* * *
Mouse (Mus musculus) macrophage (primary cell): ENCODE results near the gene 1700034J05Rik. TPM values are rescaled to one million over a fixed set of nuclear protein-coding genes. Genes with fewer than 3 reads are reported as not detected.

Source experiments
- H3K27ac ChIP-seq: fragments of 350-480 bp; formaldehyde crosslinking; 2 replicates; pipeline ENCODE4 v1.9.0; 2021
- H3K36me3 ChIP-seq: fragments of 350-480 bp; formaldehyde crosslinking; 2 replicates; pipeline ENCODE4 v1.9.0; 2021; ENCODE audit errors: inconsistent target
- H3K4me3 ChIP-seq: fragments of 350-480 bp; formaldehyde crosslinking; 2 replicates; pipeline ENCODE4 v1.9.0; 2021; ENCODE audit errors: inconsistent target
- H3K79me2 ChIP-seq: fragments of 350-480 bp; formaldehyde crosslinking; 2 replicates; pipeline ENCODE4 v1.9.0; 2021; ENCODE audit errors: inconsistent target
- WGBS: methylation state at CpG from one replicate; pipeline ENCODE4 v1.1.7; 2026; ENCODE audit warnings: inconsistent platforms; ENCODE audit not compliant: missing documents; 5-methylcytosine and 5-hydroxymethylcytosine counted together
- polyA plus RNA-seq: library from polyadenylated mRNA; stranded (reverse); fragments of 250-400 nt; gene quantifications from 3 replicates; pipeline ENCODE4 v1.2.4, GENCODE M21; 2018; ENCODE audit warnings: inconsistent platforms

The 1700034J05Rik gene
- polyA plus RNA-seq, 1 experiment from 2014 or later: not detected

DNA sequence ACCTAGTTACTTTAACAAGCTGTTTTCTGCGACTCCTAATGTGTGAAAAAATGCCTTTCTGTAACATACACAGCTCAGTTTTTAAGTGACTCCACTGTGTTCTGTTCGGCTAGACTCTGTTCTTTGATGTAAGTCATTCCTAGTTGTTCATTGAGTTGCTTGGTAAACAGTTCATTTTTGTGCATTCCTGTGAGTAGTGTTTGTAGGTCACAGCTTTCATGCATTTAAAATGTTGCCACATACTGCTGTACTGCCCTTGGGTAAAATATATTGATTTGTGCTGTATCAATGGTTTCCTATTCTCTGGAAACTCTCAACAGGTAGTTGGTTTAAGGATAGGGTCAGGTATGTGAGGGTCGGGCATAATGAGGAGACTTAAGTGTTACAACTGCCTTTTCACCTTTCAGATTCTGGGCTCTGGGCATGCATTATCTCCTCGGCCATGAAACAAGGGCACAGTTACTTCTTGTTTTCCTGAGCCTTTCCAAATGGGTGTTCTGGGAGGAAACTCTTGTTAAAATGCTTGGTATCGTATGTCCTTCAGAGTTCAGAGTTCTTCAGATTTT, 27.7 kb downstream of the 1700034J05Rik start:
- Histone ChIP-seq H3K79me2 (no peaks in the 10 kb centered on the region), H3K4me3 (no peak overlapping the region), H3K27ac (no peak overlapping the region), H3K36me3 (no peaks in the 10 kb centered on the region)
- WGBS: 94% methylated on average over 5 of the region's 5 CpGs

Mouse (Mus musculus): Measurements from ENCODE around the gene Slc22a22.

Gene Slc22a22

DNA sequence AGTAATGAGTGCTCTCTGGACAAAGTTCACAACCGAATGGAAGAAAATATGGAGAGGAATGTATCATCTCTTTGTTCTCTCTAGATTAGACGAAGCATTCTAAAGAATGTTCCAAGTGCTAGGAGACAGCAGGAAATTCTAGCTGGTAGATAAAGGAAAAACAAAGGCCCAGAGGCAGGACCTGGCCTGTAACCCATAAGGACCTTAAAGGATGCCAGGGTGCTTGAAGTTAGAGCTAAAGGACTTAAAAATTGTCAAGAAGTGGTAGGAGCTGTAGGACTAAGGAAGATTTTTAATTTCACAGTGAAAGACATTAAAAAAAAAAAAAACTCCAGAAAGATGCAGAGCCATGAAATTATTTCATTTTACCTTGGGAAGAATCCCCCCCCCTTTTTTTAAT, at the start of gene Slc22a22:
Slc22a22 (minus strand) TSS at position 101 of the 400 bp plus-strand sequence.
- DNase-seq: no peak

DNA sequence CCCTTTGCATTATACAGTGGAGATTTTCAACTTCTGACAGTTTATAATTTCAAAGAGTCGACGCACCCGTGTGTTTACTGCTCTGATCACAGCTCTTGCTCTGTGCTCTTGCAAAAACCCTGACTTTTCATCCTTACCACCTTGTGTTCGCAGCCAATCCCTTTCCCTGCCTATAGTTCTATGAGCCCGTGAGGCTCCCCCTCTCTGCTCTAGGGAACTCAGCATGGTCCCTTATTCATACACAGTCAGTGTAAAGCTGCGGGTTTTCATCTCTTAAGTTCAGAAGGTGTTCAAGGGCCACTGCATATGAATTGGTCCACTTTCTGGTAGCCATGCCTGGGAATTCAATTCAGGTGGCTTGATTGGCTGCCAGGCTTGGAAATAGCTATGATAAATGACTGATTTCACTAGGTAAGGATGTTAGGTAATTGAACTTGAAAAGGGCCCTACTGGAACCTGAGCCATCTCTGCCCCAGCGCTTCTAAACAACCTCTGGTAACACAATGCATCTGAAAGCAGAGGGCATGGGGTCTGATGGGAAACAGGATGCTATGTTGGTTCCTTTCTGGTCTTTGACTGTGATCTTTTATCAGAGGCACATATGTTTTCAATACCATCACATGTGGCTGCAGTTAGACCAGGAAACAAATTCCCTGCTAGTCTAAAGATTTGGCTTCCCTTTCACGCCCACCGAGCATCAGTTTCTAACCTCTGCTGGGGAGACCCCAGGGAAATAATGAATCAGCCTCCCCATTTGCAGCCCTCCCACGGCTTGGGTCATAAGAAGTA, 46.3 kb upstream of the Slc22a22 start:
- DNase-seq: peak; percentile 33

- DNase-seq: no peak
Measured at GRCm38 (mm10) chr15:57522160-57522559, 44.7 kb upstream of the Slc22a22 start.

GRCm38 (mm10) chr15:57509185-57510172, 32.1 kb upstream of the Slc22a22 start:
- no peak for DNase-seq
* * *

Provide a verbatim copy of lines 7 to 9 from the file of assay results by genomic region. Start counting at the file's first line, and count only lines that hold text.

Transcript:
- WGBS: methylation state at CpG from one replicate; pipeline ENCODE4 v1.1.7; 2026; ENCODE audit warnings: inconsistent platforms; ENCODE audit not compliant: missing documents; 5-methylcytosine and 5-hydroxymethylcytosine counted together
- polyA plus RNA-seq: library from polyadenylated mRNA; stranded (reverse); fragments of 250-400 nt; gene quantifications from 3 replicates; pipeline ENCODE4 v1.2.4, GENCODE M21; 2018; ENCODE audit warnings: inconsistent platforms

The 1700034J05Rik gene